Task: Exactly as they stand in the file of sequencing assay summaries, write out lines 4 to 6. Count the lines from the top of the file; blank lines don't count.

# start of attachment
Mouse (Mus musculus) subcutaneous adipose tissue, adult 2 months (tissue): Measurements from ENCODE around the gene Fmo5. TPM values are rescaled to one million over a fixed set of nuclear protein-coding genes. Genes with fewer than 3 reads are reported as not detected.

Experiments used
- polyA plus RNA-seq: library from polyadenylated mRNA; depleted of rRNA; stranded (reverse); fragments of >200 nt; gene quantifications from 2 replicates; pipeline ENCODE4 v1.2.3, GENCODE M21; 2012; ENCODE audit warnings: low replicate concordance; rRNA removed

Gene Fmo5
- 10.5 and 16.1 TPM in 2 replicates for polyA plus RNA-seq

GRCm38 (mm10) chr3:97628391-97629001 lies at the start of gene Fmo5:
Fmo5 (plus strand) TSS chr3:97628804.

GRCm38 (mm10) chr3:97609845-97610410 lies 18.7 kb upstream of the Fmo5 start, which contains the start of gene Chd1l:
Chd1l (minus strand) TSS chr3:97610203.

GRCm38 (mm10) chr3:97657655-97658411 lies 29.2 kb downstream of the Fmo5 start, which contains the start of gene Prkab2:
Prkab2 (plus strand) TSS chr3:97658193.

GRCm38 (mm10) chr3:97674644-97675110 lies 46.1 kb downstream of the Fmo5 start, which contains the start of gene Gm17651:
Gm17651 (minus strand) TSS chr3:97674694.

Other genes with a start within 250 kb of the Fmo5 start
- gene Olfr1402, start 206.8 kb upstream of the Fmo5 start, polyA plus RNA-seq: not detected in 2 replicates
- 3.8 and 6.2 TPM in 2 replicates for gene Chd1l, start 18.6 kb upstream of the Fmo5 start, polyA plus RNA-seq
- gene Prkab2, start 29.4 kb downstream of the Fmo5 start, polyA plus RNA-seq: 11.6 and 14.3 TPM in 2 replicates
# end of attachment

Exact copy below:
Gene Fmo5
- 10.5 and 16.1 TPM in 2 replicates for polyA plus RNA-seq

GRCm38 (mm10) chr3:97628391-97629001 lies at the start of gene Fmo5: